Kevin Turner, a LinkedIn expert, is always sharing the latest features and how to make the most out of the social networking platform. He recently introduced a new YouTube channel to share must-know features to improve your personal brand. In a recent video, he breaks down the LinkedIn feature Career Explorer - which is available to help job seekers wanting to change careers and pivot into a new role or industry. There is so much value in LinkedIn that is unknown to the common user - Kevin helps keep us all expertly informed.


What is "quiet hiring" and who is doing it?

2022 introduced the buzzword "quiet quitting" and now there is "quiet hiring". Quiet hiring is when an organization acquires new skills without actually hiring new full-time employees, says Emily Rose McRae. In this article the HR expert forewarns about the growing trend and discusses why employees and bosses need to pay attention. Companies like Apple who experienced layoffs at end of 2022 are still planning to hire (quietly) for critical roles during their announced hiring freeze.

Artificial Intelligence

Will AI replace us?

I am fascinated by AI. I love to explore new companies that are seemingly making life easier by developing machines to alleviate mundane tasks. But what does this mean for the future? At what point will everything be replaced by AI? Peter Nixey, founder of, recently posted on LinkedIn about a new AI tool he created to write complicated code. His post (and the comments) discusses if AI will be a real disruptor or essentially make things easier but more mediocre. Don't overlook the comments for insightful perspectives.

Career Briefs: Book Club Pick

Do This, Not That: Career by Jenny Foss

As a career coach, I often get asked situational questions: "should I..." or "would it be wrong to...". Most people want to find a job they love and succeed at it. When tricky circumstances arise, it can be a struggle to know the right action. My friend and career colleague, Jenny Foss, has a new book, Do This, Not That: Career released this week! The book is organized into 81 independent lessons, each providing actionable (no fluff) guidance on dealing with specific situations to walk away feeling good about the decision made. IMO, it is one of those books everyone should have in their desk drawer to reference when faced with questionable workplace situations.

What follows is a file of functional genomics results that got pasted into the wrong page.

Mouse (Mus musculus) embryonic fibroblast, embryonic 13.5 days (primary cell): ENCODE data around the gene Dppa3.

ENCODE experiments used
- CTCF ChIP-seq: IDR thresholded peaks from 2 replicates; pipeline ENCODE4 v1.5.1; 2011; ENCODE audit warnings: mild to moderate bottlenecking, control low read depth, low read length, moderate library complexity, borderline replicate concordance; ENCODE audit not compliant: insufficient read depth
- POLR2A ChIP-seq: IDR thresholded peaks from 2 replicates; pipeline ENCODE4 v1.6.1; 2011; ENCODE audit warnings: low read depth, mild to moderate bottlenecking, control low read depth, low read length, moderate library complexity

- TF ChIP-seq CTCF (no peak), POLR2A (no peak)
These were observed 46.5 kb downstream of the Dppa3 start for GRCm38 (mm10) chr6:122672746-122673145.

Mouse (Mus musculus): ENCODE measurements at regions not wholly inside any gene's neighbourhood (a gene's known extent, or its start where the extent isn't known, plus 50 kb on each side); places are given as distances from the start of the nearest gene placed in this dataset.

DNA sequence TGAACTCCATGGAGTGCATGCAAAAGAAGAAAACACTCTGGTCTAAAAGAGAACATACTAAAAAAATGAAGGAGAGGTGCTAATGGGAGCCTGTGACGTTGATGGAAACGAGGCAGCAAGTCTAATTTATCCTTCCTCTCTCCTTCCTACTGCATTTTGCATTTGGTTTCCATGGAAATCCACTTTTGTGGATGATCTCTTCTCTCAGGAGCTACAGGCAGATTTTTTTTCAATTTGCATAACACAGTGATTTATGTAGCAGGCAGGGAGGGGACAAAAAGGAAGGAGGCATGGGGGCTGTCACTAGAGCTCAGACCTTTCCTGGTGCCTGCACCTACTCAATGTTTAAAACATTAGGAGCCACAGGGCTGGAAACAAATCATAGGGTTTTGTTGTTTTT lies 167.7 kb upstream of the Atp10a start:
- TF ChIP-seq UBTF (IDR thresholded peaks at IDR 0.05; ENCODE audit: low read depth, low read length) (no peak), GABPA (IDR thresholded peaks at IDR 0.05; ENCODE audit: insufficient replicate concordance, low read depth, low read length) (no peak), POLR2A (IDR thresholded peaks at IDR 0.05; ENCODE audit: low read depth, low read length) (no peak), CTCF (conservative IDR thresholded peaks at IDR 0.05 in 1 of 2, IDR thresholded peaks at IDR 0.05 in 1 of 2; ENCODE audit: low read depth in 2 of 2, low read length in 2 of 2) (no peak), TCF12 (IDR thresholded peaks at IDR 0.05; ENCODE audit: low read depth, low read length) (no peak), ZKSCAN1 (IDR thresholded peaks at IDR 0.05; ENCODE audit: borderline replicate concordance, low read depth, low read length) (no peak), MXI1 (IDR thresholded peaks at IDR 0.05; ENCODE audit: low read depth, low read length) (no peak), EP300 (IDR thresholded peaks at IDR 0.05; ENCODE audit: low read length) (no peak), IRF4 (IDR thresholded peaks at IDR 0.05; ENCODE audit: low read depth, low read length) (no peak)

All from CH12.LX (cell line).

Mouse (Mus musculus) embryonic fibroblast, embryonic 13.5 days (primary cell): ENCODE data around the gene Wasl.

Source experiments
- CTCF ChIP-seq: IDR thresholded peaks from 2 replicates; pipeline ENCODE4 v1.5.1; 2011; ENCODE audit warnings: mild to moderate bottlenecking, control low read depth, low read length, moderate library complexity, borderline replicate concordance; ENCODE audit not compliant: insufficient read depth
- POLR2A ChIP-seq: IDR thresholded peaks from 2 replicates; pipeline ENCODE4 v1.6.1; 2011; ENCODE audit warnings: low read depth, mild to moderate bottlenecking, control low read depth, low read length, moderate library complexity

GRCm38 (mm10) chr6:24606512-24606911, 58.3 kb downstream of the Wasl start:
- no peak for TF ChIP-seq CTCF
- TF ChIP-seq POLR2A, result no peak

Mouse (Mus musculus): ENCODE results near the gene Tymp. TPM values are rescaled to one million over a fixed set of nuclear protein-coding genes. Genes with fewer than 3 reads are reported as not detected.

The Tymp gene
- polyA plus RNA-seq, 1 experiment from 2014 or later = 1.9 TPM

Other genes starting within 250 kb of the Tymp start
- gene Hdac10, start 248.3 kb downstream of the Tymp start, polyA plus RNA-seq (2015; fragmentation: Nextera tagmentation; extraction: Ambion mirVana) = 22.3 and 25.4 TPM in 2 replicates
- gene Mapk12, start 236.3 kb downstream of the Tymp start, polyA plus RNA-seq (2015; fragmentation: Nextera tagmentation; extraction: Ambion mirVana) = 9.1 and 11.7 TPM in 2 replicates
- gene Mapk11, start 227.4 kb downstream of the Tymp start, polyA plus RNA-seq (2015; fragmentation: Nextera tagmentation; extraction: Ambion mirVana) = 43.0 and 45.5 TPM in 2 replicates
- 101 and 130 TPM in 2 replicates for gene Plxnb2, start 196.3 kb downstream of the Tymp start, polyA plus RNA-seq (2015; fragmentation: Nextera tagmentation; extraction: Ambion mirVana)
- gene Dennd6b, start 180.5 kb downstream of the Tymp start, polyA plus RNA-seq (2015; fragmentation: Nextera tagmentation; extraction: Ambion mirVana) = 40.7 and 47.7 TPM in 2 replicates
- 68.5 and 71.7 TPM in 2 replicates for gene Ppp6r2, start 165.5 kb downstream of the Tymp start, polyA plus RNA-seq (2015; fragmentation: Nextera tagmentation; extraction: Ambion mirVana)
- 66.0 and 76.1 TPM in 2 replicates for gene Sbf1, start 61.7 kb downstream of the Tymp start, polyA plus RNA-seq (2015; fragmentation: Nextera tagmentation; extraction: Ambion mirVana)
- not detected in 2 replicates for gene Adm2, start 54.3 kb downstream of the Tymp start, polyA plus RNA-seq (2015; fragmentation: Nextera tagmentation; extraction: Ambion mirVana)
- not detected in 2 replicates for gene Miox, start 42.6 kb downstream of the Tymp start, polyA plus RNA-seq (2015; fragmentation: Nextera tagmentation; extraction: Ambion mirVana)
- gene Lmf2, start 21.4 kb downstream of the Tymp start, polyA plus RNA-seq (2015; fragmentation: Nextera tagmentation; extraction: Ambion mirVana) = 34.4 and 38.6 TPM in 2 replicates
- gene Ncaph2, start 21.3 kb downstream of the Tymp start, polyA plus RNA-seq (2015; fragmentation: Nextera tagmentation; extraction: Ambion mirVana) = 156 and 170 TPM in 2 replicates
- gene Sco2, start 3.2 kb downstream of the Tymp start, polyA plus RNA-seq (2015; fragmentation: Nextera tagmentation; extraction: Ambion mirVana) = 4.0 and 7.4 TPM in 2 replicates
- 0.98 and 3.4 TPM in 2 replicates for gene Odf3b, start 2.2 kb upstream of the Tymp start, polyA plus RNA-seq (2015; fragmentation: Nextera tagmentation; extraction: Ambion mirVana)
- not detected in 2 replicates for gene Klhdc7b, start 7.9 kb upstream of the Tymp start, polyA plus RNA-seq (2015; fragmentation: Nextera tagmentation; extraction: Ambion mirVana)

Pay Transparency

The creator of, Roger Lee, just launched a website that shares pay ranges tech employers in California and NYC are required to post. The data is aggregated from the career pages of 700 tech employers, from Movoto to Reddit, Inc. (Thank you to my favorite digital marketing recruiter, Kelli Hrivnak, for sharing this new site with me)

Do you think pay transparency is a good idea?

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Can you do me a favor?

I’m on a mission to help job seekers land amazing jobs. Would you consider doing one of the following:

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  • Consider sharing my company name with your HR leadership. We are a great “white-glove” boutique option for executive outplacement

  • Recommend me as a paid speaker for your company events on networking, job searching, or leveraging LinkedIn

  • Recommend my services to high performers wanting to work one-on-one with an executive resume writer / or experienced interview coach